How To Know You Have Mono
Symptoms of Infectious Mononucleosis are very much like those of many other common flu or cold viruses—so learning how to know you have Mono can be very important. "Mono"—or the “Kissing Disease” as it is often called, is a fairly common virus which affects mostly teens and young adults in high school or college. It is highly contagious through close contact and will infect younger children and adults as well. Because Mono is a virus, its symptoms are very much like those of other common flu or cold-like illnesses. In spite of the similarities, answering a few simple questions can get you on the way to a Mono diagnosis or relieve your worries.
- Is it your worst sore throat ever? Many people tend to exaggerate that a current illness is the absolute worst—but, the sore throats associated with the Mononucleosis virus are severe. Because the sore throat pain is so intense, many seek out a doctor to rule out strep throat and make the pain stop.
- Do you have a fever? No—not a low grade fever that lets you know that the body is roasting out the germ invaders, but a full blown 102 F to 104 F fever with chills and the works.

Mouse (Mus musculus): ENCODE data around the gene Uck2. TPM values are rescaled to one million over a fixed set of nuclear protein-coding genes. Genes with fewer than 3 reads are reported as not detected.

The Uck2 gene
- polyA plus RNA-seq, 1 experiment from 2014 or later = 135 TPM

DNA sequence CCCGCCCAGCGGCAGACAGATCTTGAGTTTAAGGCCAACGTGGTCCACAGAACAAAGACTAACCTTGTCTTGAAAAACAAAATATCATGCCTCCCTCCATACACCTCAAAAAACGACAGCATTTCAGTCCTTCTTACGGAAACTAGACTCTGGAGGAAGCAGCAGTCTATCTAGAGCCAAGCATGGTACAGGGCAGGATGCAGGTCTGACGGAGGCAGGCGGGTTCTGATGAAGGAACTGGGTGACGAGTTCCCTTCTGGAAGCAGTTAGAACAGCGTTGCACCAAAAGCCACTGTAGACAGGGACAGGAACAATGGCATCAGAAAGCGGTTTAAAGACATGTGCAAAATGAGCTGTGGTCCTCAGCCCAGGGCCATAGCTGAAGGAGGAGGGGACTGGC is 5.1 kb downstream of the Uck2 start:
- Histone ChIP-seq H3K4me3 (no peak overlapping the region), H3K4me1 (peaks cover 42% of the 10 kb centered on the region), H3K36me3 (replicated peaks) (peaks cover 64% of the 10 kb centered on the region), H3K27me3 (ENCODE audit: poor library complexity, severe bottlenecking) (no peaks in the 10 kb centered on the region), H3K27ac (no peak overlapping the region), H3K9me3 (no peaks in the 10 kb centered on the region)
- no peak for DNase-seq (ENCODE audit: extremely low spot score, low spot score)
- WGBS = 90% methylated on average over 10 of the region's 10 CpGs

- Are there other signs of illness? Headache, body aches, and a general “ill feeling” are very common. Some Mono patients even have skin changes such as splotchy red rashes or yellowing of the skin and eyes.
- Are you tired or exhausted? Yes, viruses often tend to wipe out your energy levels—but, Mono takes the drained feeling to a whole new level. Mono sufferers typically want and need to sleep—a lot.
- Are your glands swollen? Swollen lymph glands in the neck will also often have small lumps that can be felt through the skin. Lymph glands will become enlarged as the body fights the infection—so there may be tenderness in the upper abdomen and arm pit areas as well.
If you think that this still sounds a lot like a massive case of a flu style virus—you are right, it does. These symptoms are common in the first few days of Mono—as well as in a host of other viral illnesses. What makes Mono different? Cases of Mononucleosis generally create more long lasting, severe symptoms that are just not as easy to ignore as a run of the mill 24 to 48 hour virus. To confirm that Mono is at fault, The Mayo Clinic advises that a doctor must run blood work and other tests to rule out any other possible causes.